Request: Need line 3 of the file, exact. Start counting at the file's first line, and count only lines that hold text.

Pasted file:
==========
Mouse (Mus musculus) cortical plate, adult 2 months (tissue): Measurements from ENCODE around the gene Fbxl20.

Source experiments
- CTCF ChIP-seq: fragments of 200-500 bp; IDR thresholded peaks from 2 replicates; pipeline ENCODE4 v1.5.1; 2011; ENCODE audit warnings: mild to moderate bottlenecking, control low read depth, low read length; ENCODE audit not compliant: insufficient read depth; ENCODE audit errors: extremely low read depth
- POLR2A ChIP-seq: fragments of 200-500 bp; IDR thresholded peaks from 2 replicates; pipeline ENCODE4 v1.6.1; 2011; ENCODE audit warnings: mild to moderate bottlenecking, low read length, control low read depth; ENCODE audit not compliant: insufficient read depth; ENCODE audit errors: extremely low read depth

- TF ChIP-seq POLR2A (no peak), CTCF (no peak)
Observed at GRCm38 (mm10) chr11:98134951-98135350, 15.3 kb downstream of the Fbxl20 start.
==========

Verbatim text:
- CTCF ChIP-seq: fragments of 200-500 bp; IDR thresholded peaks from 2 replicates; pipeline ENCODE4 v1.5.1; 2011; ENCODE audit warnings: mild to moderate bottlenecking, control low read depth, low read length; ENCODE audit not compliant: insufficient read depth; ENCODE audit errors: extremely low read depth